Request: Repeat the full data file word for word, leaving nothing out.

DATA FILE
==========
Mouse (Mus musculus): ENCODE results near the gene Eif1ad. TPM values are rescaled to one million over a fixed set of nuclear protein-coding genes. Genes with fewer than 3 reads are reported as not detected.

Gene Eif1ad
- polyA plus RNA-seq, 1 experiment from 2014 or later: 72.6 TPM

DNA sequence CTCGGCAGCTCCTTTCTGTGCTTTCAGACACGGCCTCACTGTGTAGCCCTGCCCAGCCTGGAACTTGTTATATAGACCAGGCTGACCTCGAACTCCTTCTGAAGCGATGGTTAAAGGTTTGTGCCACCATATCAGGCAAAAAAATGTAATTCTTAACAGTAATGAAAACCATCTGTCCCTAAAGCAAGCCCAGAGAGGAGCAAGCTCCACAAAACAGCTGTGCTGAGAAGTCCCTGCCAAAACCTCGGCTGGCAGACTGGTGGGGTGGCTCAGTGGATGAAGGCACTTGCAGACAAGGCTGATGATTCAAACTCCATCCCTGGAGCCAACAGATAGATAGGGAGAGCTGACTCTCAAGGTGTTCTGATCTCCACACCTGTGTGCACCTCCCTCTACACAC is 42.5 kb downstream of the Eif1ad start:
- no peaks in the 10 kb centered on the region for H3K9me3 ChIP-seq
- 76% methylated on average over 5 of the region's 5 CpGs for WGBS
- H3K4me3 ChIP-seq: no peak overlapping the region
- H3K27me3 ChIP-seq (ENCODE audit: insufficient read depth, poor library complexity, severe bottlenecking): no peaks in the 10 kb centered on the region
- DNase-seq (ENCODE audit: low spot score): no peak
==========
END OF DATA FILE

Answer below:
Mouse (Mus musculus): ENCODE results near the gene Eif1ad. TPM values are rescaled to one million over a fixed set of nuclear protein-coding genes. Genes with fewer than 3 reads are reported as not detected.

Gene Eif1ad
- polyA plus RNA-seq, 1 experiment from 2014 or later: 72.6 TPM

DNA sequence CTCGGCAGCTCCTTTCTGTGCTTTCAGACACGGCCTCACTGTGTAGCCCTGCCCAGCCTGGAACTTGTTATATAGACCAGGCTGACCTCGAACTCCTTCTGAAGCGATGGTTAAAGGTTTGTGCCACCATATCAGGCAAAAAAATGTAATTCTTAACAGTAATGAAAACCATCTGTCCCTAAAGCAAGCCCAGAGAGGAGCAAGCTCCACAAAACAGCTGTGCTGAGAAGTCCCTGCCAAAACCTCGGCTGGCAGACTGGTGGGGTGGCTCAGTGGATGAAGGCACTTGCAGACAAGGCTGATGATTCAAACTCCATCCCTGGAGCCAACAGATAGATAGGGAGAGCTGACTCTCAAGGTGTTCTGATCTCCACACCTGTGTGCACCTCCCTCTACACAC is 42.5 kb downstream of the Eif1ad start:
- no peaks in the 10 kb centered on the region for H3K9me3 ChIP-seq
- 76% methylated on average over 5 of the region's 5 CpGs for WGBS
- H3K4me3 ChIP-seq: no peak overlapping the region
- H3K27me3 ChIP-seq (ENCODE audit: insufficient read depth, poor library complexity, severe bottlenecking): no peaks in the 10 kb centered on the region
- DNase-seq (ENCODE audit: low spot score): no peak